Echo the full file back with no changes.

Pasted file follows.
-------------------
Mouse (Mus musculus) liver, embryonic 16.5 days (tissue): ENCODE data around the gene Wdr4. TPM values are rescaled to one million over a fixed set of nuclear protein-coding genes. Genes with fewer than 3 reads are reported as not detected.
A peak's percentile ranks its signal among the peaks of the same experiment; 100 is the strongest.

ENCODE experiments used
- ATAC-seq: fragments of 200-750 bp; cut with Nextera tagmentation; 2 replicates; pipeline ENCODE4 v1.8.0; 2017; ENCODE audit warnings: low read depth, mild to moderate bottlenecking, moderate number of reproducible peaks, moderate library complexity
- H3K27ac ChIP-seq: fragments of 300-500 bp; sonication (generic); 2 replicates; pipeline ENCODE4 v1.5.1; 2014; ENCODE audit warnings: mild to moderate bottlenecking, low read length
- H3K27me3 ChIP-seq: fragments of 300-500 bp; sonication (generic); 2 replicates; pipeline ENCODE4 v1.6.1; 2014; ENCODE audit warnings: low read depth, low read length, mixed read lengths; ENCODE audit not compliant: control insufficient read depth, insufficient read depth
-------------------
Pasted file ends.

Mouse (Mus musculus) liver, embryonic 16.5 days (tissue): ENCODE data around the gene Wdr4. TPM values are rescaled to one million over a fixed set of nuclear protein-coding genes. Genes with fewer than 3 reads are reported as not detected.
A peak's percentile ranks its signal among the peaks of the same experiment; 100 is the strongest.

ENCODE experiments used
- ATAC-seq: fragments of 200-750 bp; cut with Nextera tagmentation; 2 replicates; pipeline ENCODE4 v1.8.0; 2017; ENCODE audit warnings: low read depth, mild to moderate bottlenecking, moderate number of reproducible peaks, moderate library complexity
- H3K27ac ChIP-seq: fragments of 300-500 bp; sonication (generic); 2 replicates; pipeline ENCODE4 v1.5.1; 2014; ENCODE audit warnings: mild to moderate bottlenecking, low read length
- H3K27me3 ChIP-seq: fragments of 300-500 bp; sonication (generic); 2 replicates; pipeline ENCODE4 v1.6.1; 2014; ENCODE audit warnings: low read depth, low read length, mixed read lengths; ENCODE audit not compliant: control insufficient read depth, insufficient read depth